Speaking earlier tonight, I dealt with the situation relating to third level degree courses in the south eastern region. In Waterford city and county and in the region generally, 6.5 per cent of young people in the appropriate age group in 1984-85 were studying for degree courses, while in County Cork 12.5 per cent of a similar group were studying for degree courses. This is a very significant factor because the investment in education is very much wound up with economic development in the region. I made the point already that Waterford is extremely weak in the service sector and this is why it is particularly appropriate that Waterford should be considered for degree courses. Whether this is achieved by expanding the courses available at the regional technical college or by the provision of a new institute such as NIHE is a matter for debate but it is very necessary that this problem is dealt with. It should be remembered that Waterford had a teacher training college until 1938 and it is the only major city that has not got a third level institution, apart from an RTC.
What is basic to this whole question is the overriding problem of the imbalance of the growth of Dublin in relation to the eight other regions of the country. The  ERDO report, “Eastern Regional Settlement Strategy 2011” points to a 1.85 million population for Dublin city and county by the year 2011. This represents an increase of 560,000 people on the 1981 figure and migration of 4,000 per annum to the eastern region. This is a trend that in the national interest must be urgently arrested and the necessary policy measures must be urgently put in place to arrest that trend.
Can the EC help? The integrated approach relates to the further evolution and development which is one of the topics to be covered by the European Commission in its fulfilment of Article 130 (d) of the Single European Act and is an area which must be urgently explored. The objectives, contents and scope of the integrated approach is to bring out the potential for endogenous development and to concentrate financial flows in favour of a region or sector. These objectives are to be achieved by providing or re-enforcing the basis for partnership between the Commission, national, regional and local authorities in the development process. This area within the Community provides resources which must be of great assistance in getting a meaningful regional policy in the general service and manufacturing areas. During the years 1971-78 the eastern region's share of natural increases in the following areas were: public administration and defence, 56 per cent; education, 48 per cent and medicine and hospitals 39 per cent.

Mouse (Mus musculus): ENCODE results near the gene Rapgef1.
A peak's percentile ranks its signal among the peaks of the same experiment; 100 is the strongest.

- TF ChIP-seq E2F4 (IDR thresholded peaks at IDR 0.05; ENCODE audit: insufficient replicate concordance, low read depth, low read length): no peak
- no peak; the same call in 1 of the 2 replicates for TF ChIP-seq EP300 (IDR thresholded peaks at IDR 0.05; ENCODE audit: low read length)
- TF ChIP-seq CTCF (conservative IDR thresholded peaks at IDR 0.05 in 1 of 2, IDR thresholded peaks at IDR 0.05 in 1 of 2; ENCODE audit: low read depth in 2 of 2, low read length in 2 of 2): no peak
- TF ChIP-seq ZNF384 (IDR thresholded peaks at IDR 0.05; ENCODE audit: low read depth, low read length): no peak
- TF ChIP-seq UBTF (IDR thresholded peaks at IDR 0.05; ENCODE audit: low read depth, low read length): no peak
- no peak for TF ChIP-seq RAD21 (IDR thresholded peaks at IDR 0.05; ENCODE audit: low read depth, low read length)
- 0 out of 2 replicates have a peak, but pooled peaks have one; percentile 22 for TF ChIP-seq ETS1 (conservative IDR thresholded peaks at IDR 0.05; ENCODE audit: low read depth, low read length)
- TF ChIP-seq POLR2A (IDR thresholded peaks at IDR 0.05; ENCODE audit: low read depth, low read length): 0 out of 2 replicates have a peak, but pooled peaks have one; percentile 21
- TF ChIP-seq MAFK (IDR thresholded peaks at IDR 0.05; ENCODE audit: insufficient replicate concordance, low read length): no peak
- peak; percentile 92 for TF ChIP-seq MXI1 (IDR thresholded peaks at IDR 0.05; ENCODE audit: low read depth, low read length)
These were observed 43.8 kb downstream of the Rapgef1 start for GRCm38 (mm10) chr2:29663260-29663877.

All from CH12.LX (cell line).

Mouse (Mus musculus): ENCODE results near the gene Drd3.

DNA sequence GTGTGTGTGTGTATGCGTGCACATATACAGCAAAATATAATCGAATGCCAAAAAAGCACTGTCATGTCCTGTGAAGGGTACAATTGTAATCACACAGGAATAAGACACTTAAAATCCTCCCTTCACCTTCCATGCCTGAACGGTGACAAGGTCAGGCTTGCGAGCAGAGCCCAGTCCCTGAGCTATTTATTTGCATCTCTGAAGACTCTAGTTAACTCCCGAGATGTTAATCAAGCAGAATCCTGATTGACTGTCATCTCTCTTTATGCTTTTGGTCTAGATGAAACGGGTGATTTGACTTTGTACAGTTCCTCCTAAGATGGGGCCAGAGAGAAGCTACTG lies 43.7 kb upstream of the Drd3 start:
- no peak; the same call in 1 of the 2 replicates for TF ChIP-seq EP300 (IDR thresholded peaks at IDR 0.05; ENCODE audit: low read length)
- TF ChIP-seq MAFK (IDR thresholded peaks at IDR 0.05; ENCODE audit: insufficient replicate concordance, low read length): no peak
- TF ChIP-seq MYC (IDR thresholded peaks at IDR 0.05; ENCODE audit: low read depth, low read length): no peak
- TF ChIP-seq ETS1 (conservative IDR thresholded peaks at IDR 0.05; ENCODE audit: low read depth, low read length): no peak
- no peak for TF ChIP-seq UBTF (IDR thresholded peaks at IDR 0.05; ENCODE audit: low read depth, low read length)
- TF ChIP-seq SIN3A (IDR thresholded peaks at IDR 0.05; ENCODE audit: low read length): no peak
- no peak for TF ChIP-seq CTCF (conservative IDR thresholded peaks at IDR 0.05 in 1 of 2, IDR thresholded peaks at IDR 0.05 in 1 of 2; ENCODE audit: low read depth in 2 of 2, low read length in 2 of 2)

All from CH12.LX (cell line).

Finally I very much welcome the announcement by your colleague, Deputy Séan McCarthy, Minister of State at the Department of Industry and Commerce with special responsibility for Science and Technology, in Waterford  this week of a pilot programme for the south eastern region to harness the various agencies in the region to advance the economy there. The Minister stated that the degree of high technology enterprise in the region is low compared with other areas. Let us hope that this is the first in a series of positive Government initiatives to assist job creation in the region.
Minister for Finance (Mr. MacSharry): I thank Senator O'Shea for the information he has given us about Waterford Airport and other local problems and I am sure he will be quite capable of pursuing those issues with the appropriate Ministers. For the purpose of my contribution here tonight, I will reply to the terms of the motion on the Adjournment which deals with decentralisation.
I am very pleased to have the opportunity to talk in this House about the Government's decentralisation programme. It is just one of a series of progressive developmental measures undertaken by us in Government, and one which I am confident will have considerable social and economic benefits throughout the country.
Fianna Fáil recognised, as far back as the later seventies, the pressing need to promote a more balanced development between the eastern region with Dublin as its hub and the rest of the country. It was obvious then that the concentration of population and economic activity at the centre was to the detriment of both the metropolitan area and the regions. It was placing a huge burden on the capital city while contributing to the problems of regional disadvantage.